Purple and Black

April 6, 2017 at 5:00 pm (Reads)

purplePurple and Black by K.J. Parker


Man. This guy. This guy. How on earth did I not know about K.J. Parker until late last year? The dude’s been writing under this name since 1998! Surely I should have heard something about him before now, right? Ah, well. Better late than never, and all that.

In this novella, Nicephorus reluctantly leaves the university to take the throne. His father, brothers, and uncles have all been murdered, leaving him the only one left to take it, even though he doesn’t want it. Because only seventy-two of the last seventy-seven emperors have died of natural causes, he puts his closest friends from the university in positions of power. This means his good friend Phormio is sent to the edge of the empire as a general to quash a rebellion that’s been forming out there. During that time, they send letters back-and-forth by courier: one official document written in purple ink (to prove it was written by the emperor and his associates); and one unofficial document written in black ink so the two friends can stay in touch. The book is the collection of those letters over the span of several years.

The story starts off in a breezy way, with the general calling his emperor an “unmitigated bastard”. Clearly, these people are friends (made more apparent by the emperor’s response: “Sorry. Sorry. Sorry. Sorry.”), and the tone kept me reading with a small smile on my face. There were several moments that made me chuckle, considering that Nico, Phormio, and their four friends are all learning what it takes to run an empire fresh out of the university.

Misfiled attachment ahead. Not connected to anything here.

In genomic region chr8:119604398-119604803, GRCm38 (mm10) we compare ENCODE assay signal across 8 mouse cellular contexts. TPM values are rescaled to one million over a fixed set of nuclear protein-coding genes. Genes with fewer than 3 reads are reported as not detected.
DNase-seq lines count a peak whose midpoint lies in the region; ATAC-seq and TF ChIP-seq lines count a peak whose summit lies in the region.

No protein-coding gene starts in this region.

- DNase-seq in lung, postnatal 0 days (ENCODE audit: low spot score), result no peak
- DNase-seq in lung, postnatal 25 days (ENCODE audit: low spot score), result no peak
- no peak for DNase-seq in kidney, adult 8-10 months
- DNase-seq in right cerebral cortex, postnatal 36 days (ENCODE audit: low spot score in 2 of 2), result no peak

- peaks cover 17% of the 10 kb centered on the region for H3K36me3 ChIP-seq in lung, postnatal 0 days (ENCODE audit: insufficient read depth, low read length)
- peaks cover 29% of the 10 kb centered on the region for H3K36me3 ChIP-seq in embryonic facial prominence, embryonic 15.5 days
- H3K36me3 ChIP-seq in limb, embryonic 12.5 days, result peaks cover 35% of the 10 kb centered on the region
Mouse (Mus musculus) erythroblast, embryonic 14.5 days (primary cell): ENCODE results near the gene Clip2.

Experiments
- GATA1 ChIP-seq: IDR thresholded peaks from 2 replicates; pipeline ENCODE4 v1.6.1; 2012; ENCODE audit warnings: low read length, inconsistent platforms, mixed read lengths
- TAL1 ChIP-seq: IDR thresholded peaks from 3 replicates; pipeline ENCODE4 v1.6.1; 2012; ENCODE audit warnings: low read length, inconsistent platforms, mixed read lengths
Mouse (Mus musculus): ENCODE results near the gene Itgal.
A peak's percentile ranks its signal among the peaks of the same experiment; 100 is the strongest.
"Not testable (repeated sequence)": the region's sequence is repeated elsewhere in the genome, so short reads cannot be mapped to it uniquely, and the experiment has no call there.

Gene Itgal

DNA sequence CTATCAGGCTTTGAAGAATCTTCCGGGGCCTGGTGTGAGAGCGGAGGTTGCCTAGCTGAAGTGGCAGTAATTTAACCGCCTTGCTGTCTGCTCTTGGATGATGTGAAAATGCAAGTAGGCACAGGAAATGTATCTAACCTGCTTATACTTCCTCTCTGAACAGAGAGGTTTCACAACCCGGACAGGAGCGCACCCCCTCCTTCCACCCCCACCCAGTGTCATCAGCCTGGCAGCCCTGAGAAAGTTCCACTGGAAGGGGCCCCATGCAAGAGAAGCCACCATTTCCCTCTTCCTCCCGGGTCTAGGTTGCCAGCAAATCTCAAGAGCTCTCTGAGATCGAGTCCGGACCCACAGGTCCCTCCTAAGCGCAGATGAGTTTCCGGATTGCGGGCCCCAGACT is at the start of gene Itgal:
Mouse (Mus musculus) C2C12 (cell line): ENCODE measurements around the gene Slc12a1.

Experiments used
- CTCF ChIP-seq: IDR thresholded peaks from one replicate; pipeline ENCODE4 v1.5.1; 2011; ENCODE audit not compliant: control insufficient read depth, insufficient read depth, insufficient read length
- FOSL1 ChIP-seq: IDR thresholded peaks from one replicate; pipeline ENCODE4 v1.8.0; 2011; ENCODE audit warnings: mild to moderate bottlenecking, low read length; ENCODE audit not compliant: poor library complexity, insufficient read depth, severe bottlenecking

Purple and Black could have been a light, humorous look at six friends finding themselves thrown into the deep end of life, but Parker is a better writer than that. He uses the story to examine politics and power, refusing to draw any easy conclusions about them. His characters suffer from the idealism of youth, which contrasts sharply with the real and true difficulties of being responsible for an entire nation. That Nicephorus ultimately suffers the same tragedy as seventy-two of the previous seventy-seven emperors is heartbreaking, especially when he took such great pains to prevent it from happening.

Parker’s style is a little stream-of-consciousness, making you think that he just sat down with a thread of an idea and wrote to see where it would take him, but his plots are so intricate that it’s evident he put a lot of thought into the story before writing it down. That has to be the case, because if he could write stories as intricate as this, or The Devil You Know, just on the fly, then he’s much more talented than I first thought.

Look, I know there are a lot of people waiting on The Winds of Winter. Check into K.J. Parker in the meantime. It’s a shame that this guy isn’t more well-known than he already is.


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